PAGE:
Monday, April 29, 2013

Reducing Palestinians to the Poverty and Hopelessness of Canadian Indians


I was struck by the following lines from a recent World Bank Report on the Palestinian economy.
... However, much greater attention must be given to the removal of obstacles to allow real Palestinian private sector-led growth. The Oslo Accords of 1993 anticipated an arrangement that would last for a five-year interim period during which a permanent agreement would be negotiated. They did not anticipate the lack of forward movement on the political process that has been experienced with its concomitant economic effects. This so called status quo belies a process whereby the continuation of restrictions and the absence of real opportunities to open up the Palestinian economy are actually having a lasting negative impact on its overall competitiveness.While some of the costs imposed by the current situation are transitory and could be expected to disappear with a peace agreement, others are posed to remain and are likely to require significant time and financial resources to be remedied. 
The growth potential of a small economy depends to a large extent on its capacity to compete in global markets – yet, since 1994, the Palestinian economy has been steadily losing this capacity. In particular, the manufacturing sector, one of the key drivers of export-led growth, has largely stagnated between 1994 and the present and its share of Gross Domestic Product (GDP) has declined substantially. In the meantime, the agriculture sector has doubled its employment but sector productivity was roughly halved. 
The share of exports of goods in the Palestinian economy, at around 7 percent in 2011 (from around 10 percent in 1996), is among the lowest in the world. Moreover, Palestinian exports are highly concentrated in low value added goods and services and they are exported to only a small number of countries, with more than 85 percent of them heading to Israel. Even with the removal of exogenous restrictions, the Palestinian economy is ill-positioned to benefit quickly and sufficiently from export opportunities and adjustments would require significant resources and time.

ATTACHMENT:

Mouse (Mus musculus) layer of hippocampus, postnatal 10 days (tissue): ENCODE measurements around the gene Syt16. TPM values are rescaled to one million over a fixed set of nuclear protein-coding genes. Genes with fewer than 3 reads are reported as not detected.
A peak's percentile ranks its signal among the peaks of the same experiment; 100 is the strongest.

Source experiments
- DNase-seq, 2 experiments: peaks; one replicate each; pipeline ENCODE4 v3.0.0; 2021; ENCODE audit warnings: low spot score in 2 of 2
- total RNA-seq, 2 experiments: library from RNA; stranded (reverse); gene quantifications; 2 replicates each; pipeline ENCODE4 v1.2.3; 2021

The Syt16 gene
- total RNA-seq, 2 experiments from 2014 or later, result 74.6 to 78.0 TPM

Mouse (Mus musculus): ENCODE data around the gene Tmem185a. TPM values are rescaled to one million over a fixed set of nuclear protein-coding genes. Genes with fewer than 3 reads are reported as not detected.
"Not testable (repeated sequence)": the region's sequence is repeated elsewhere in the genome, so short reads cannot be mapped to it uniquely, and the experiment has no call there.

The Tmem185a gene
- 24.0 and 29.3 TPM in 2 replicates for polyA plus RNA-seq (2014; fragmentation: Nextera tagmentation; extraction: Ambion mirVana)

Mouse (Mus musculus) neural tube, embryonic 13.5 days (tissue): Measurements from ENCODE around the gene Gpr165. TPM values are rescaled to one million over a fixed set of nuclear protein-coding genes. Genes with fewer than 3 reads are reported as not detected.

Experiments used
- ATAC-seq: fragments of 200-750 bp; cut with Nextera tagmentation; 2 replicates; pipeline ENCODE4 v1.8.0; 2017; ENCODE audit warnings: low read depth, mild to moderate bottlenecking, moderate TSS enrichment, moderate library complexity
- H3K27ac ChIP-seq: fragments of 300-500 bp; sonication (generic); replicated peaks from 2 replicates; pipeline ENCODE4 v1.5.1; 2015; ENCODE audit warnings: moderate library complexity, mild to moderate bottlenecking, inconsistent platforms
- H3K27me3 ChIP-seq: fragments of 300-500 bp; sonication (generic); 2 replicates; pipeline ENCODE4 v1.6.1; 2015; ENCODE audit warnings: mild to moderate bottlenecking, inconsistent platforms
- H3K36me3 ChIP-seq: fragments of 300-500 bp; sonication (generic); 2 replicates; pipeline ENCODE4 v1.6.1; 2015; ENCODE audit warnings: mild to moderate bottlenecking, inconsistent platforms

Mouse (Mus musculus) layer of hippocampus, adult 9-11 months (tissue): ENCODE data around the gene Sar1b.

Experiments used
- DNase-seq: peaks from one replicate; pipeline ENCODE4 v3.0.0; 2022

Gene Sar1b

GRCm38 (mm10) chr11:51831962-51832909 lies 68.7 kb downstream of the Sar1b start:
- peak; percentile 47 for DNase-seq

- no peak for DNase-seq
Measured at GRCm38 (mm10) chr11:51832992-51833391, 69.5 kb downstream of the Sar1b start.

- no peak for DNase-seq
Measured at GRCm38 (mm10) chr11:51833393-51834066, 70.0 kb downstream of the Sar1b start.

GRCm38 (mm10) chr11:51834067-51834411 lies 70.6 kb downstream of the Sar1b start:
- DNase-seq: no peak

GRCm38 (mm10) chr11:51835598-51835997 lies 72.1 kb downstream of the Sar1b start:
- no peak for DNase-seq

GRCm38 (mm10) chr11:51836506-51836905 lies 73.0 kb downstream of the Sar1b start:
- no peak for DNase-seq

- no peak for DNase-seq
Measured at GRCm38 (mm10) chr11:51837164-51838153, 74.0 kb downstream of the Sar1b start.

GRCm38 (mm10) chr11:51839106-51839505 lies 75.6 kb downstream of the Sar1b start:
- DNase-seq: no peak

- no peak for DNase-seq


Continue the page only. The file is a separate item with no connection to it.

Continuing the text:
With low labor force participation and high rates and duration of unemployment, many Palestinians of working age do not have the opportunity to develop on-the-job skills. Furthermore, the concentration of the labor force in small enterprises for trade and services is not conducive to the development of skills that would render Palestinian workers competitive in the global economy. The growth in public sector employment has supported job creation but is not a sustainable solution in the medium and long term. The worrisome implication of these phenomena is that the long term employability prospects for the Palestinian labor force are being eroded. In addition to the economic implications, protracted unemployment, especially among youth, tends to weaken social cohesion. 
Poor performance of infrastructure sectors has also had a negative impact on the competitiveness of the Palestinian economy. The PA’s worsening fiscal space for infrastructure spending has severely constrained the accumulation and management of physical infrastructure despite contributions from development partners. Restrictions on movement and access have also led to the deterioration of the quality of infrastructure as evidenced in various sectors such as water, transport, and telecommunications, with its negative impact most significant in Gaza.

Of course, the main obstacle to Palestinian economic growth is the Israeli occupation and all it entails (see first paragraph above.) Nor should we assume that all this is just an unintended consequence of an Israeli security driven policy. It is more likely, in my opinion, that the Israeli government understands full well the economic and social results of its policies on Palestinian society: just as Canada and the U.S. used economic restrictions to break the will and strength  to resist of North American First Nations (aka Indians.) Will Israeli policies succeed in reducing Palestinians to the state of poverty and despair of so many North American aboriginal communities? The big difference of course is that the Palestinians form a much larger population relative to Israeli Jews. But you don't have to be a Marxist to believe that economics drives much of sociology and politics and that a people's will and ability to resists depends in large part on its economic base.

To read the full Word Bank report see here.

To read about the same phenomenon on the day to day micro scale see this article from 972.

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